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‘Searchers may have located tail of crashed AirAsia plane’

Three more bodies were found early today, bringing the total found so far to 37 of the 162 people on board. File Photo of caskets containing the remains of passengers from AirAsia QZ8501 are being carried into an Indonesian military cargo plane.  

Indonesian searchers on Monday said they may have found what could be the tail of the crashed AirAsia flight QZ8501, the section where the crucial black boxes are located, even as calmer waters led to the recovery of three more bodies of people on board the ill-fated plane.

“We found what has a high probability of being the tail of the plane,” Yayan Sofyan, the captain of an Indonesian patrol vessel, said. However, the Indonesian search and rescue agency is yet to confirm the discovery.

Flight recorders are very crucial for solving the mystery of the crash of the Airbus 320-200 on December 28 in the Java Sea while flying from Surabaya to Singapore.

The development came as Indonesian navy divers took advantage of calmer waters on Monday to resume efforts to identify suspected wreckage from the jet with no signal detected yet from the black box recorders.

This ship has a very specific mission. On board is a pinger locator that needs to be delivered to a vessel stationed in Sector 4 of the search zone.

Three more bodies were found early today, bringing the total found so far to 37 of the 162 people on board, as ships and aircraft seeking debris and bodies from the plane widened their search area, Metro News reported.

The bodies were retrieved from an area where most of the plane parts were discovered. More aircraft debris, including seats, has also been found.

The searchers would continue to focus on finding more bodies and recovering the black box in the priority area mapped out by the authorities for the search.

The rescue teams expanded search eastward to locate large objects of the plane believed to be on the ocean floor. “Search sector expanded eastward, in view of d easterly direction of the current at d rate of 1 knot,” Malaysia’s Chief of Navy Abdul Aziz Jaafar tweeted this morning.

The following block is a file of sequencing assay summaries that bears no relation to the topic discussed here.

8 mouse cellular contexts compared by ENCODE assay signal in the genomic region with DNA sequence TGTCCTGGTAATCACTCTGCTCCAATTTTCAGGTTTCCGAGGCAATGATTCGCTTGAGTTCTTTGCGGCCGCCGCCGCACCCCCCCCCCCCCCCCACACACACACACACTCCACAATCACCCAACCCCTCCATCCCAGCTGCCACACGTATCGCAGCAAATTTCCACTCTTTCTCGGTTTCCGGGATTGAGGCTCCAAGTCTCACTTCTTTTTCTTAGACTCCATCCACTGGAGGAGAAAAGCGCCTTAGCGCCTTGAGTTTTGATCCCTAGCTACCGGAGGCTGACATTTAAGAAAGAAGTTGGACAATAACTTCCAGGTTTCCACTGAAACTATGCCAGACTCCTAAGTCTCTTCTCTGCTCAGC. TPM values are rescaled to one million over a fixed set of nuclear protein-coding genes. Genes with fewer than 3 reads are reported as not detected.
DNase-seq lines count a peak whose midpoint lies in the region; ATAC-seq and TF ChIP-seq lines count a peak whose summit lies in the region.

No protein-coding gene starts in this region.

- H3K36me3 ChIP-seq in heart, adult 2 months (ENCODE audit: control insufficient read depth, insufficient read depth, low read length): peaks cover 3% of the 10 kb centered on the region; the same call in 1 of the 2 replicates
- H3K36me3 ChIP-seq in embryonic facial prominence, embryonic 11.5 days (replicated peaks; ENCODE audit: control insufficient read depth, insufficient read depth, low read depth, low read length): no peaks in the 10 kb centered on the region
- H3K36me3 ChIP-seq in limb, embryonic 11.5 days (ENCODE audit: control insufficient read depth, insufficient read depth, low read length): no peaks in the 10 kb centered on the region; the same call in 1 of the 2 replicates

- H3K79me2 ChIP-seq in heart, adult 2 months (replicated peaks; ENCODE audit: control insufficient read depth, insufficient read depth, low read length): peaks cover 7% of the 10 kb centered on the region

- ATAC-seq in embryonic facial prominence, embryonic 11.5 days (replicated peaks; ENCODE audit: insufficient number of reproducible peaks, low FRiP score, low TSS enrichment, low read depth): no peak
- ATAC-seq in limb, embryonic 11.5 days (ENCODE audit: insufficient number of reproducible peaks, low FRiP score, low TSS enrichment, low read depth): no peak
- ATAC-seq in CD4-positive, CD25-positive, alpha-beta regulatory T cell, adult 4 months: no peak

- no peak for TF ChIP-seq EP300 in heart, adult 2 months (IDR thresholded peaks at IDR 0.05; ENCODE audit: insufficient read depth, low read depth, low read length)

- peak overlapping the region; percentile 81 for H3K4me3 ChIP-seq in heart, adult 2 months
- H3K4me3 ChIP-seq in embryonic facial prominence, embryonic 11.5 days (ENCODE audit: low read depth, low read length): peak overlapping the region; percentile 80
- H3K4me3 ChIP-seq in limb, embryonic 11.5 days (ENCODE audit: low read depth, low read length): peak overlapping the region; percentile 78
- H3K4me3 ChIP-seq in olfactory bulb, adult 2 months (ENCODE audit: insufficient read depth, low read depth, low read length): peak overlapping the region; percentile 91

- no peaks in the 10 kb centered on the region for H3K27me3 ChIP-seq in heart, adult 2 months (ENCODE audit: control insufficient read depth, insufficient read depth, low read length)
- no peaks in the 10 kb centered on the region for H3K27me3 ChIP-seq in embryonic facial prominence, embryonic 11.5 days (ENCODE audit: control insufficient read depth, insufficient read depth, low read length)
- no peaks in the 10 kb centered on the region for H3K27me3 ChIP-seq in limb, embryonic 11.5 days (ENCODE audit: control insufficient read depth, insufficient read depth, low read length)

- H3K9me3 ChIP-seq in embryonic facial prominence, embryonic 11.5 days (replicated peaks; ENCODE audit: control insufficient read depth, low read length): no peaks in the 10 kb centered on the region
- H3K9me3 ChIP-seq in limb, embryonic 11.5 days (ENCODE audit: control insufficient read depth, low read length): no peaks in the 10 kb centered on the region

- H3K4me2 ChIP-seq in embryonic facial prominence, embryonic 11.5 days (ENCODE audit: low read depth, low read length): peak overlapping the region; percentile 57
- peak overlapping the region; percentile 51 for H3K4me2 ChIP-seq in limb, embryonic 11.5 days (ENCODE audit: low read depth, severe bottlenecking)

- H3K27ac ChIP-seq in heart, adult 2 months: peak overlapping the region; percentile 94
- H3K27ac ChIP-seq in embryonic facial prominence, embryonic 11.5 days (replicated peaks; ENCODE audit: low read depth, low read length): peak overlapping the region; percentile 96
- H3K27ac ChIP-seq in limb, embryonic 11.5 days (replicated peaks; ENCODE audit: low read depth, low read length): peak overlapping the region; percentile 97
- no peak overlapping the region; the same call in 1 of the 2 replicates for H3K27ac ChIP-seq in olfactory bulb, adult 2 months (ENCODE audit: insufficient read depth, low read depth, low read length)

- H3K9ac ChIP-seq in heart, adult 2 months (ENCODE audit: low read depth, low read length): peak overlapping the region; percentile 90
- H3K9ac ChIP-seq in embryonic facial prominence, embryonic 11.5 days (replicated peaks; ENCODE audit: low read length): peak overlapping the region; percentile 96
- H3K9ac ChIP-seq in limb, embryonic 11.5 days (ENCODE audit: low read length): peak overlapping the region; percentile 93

Indonesia’s National Search and Rescue director of operations Suryadi B Supriyadi said that at least five ships with equipment that can detect the pings of the plane’s black boxes have been deployed to the area.

“If it cannot be done by divers, we will use sophisticated equipment with capabilities of tracking underwater objects and then will lift them up,” he said.

Five large objects belonging to the crashed jet were retrieved from the Java Sea on Sunday. But rescuers battled bad weather in their efforts to reach the fuselage believed to contain the remaining victims.

“Today’s search mission once again depends on the weather,” Supriyadi said.

Divers are on standby, and heavy equipment will be deployed to lift wreckage should “all efforts fail”, said Bambang Soelistyo, Head of Indonesia’s Search and Rescue Agency (Basarnas).

There are 229 experts from 27 institutions assisting in the identification process.

Police said it has collected DNA samples of 146 of 162 people on board the ill-fated plane.



Key developments in AirAsia search operations
 
Search area expanded

Indonesia’s National Search and Rescue director of operations Suryadi B Supriyadi said that at least five ships with equipment that can detect the pings of the plane’s black boxes have been deployed to the area.


Indonesia cracks down on aviation sector

Harsh measures against everyone who allowed AirAsia Flight 8501 to take off without proper permits including the suspension of the airport’s operator and officials in the control tower. >Read more…

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Allianz is lead insurer

The Munich-based reinsurance giant said on Monday that its subsidiary Allianz Global Corporate & Specialty U.K. is the lead insurer for AirAsia, including for liability insurance.


Here’s what AirAsia has had to say over the mishap:

Sunu Widyatmoko, Chief Executive Officer of AirAsia Indonesia said: “We are sorry to be here today under these tragic circumstances. We would like to extend our sincere sympathies to the family and friends of those on board QZ8501. Our sympathies also go out to the families of our dear colleagues." >Read more…


Differences between the AirAsia and the MH370 accidents

The disappearance of an AirAsia passenger jet soon after takeoff inevitably brings back memories of the mystery behind Malaysia Airlines Flight 370, which disappeared nearly 10 months ago and is yet to be found. >Read more…



Meanwhile, AirAsia’s Group CEO Tony Fernandes has reacted to media reports about the airline’s another plane having run into engine trouble while trying to take off on a domestic flight from Surabaya to Bandung.

“Silly headlines in Malaysia. Airasia Indonesia aircraft did not have a stalled engine,” Fernandes tweeted today.

Media reports said Flight 7633 was taxiing in preparation to take off on Saturday but the one of the power units on the plane failed.

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Printable version | Jan 19, 2021 2:05:53 AM | https://www.thehindu.com/news/international/world/airaisa-flight-tragedy-searchers-may-have-located-tail-of-crashed-airasia-plane/article6756985.ece

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